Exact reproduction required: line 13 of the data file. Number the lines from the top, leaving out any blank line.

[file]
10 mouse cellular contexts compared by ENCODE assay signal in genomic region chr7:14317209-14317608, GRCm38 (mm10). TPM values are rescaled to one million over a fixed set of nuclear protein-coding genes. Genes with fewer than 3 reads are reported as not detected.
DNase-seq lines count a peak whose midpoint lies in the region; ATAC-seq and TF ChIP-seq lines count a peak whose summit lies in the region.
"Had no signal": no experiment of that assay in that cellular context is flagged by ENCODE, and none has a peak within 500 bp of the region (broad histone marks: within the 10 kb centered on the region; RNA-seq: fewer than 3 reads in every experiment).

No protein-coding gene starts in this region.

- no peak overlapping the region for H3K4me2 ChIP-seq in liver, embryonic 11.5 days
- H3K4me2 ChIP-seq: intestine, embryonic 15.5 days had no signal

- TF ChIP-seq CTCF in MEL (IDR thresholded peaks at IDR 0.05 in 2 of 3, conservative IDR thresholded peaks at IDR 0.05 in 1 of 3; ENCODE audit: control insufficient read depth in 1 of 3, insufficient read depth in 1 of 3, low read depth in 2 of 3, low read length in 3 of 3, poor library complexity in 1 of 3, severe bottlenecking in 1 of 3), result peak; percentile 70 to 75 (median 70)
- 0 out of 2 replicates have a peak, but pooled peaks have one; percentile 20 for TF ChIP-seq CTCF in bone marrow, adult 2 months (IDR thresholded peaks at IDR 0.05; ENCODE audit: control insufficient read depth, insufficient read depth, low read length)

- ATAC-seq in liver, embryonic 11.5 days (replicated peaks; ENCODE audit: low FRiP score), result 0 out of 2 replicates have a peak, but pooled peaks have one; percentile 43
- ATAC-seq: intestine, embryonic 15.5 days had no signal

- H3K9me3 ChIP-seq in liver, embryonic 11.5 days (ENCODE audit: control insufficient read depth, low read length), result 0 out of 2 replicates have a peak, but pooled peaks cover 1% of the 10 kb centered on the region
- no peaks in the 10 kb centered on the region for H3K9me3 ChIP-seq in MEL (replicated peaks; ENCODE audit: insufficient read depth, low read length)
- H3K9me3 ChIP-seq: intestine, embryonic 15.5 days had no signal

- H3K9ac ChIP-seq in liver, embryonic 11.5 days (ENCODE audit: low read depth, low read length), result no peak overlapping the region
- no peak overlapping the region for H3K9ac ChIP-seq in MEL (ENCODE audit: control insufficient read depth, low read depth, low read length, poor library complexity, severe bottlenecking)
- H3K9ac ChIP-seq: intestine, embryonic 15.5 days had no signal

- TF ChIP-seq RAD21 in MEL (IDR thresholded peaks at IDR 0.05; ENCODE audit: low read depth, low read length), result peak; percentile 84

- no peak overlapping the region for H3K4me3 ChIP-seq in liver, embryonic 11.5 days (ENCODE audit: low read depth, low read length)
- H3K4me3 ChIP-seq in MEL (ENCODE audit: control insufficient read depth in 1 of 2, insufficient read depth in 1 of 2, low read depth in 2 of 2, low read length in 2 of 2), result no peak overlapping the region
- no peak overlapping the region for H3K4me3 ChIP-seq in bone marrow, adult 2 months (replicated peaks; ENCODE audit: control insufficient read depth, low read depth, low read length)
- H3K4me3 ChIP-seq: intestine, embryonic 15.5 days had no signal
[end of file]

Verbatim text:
- H3K9me3 ChIP-seq: intestine, embryonic 15.5 days had no signal